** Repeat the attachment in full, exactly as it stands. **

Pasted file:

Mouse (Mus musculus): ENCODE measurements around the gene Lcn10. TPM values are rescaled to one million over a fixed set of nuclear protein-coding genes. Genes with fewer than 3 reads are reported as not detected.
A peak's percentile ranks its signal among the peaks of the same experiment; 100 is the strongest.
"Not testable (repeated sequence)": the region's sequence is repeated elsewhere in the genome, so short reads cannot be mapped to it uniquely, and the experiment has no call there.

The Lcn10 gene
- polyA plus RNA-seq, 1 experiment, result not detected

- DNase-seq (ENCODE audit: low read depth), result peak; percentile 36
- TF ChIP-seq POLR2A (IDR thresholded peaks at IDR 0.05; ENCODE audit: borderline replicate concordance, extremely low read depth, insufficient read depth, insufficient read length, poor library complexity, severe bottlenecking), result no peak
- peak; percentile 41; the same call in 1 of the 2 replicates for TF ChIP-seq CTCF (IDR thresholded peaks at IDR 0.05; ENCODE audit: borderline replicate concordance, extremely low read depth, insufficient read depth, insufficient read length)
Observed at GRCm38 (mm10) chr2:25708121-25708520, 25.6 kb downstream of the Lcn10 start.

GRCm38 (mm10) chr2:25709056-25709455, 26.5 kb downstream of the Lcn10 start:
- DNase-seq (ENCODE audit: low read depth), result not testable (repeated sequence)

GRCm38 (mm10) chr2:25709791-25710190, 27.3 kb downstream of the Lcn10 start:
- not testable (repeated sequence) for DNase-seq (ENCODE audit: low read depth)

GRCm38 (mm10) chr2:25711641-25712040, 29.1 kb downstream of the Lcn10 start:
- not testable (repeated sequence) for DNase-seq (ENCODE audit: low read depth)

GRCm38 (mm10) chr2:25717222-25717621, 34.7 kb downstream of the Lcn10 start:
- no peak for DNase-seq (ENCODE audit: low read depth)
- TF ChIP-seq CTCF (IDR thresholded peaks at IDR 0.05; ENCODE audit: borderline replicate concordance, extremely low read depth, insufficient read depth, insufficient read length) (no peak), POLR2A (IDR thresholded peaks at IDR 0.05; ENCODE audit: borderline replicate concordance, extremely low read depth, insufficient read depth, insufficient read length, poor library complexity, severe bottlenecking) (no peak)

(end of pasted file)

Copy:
Mouse (Mus musculus): ENCODE measurements around the gene Lcn10. TPM values are rescaled to one million over a fixed set of nuclear protein-coding genes. Genes with fewer than 3 reads are reported as not detected.
A peak's percentile ranks its signal among the peaks of the same experiment; 100 is the strongest.
"Not testable (repeated sequence)": the region's sequence is repeated elsewhere in the genome, so short reads cannot be mapped to it uniquely, and the experiment has no call there.

The Lcn10 gene
- polyA plus RNA-seq, 1 experiment, result not detected

- DNase-seq (ENCODE audit: low read depth), result peak; percentile 36
- TF ChIP-seq POLR2A (IDR thresholded peaks at IDR 0.05; ENCODE audit: borderline replicate concordance, extremely low read depth, insufficient read depth, insufficient read length, poor library complexity, severe bottlenecking), result no peak
- peak; percentile 41; the same call in 1 of the 2 replicates for TF ChIP-seq CTCF (IDR thresholded peaks at IDR 0.05; ENCODE audit: borderline replicate concordance, extremely low read depth, insufficient read depth, insufficient read length)
Observed at GRCm38 (mm10) chr2:25708121-25708520, 25.6 kb downstream of the Lcn10 start.

GRCm38 (mm10) chr2:25709056-25709455, 26.5 kb downstream of the Lcn10 start:
- DNase-seq (ENCODE audit: low read depth), result not testable (repeated sequence)

GRCm38 (mm10) chr2:25709791-25710190, 27.3 kb downstream of the Lcn10 start:
- not testable (repeated sequence) for DNase-seq (ENCODE audit: low read depth)

GRCm38 (mm10) chr2:25711641-25712040, 29.1 kb downstream of the Lcn10 start:
- not testable (repeated sequence) for DNase-seq (ENCODE audit: low read depth)

GRCm38 (mm10) chr2:25717222-25717621, 34.7 kb downstream of the Lcn10 start:
- no peak for DNase-seq (ENCODE audit: low read depth)
- TF ChIP-seq CTCF (IDR thresholded peaks at IDR 0.05; ENCODE audit: borderline replicate concordance, extremely low read depth, insufficient read depth, insufficient read length) (no peak), POLR2A (IDR thresholded peaks at IDR 0.05; ENCODE audit: borderline replicate concordance, extremely low read depth, insufficient read depth, insufficient read length, poor library complexity, severe bottlenecking) (no peak)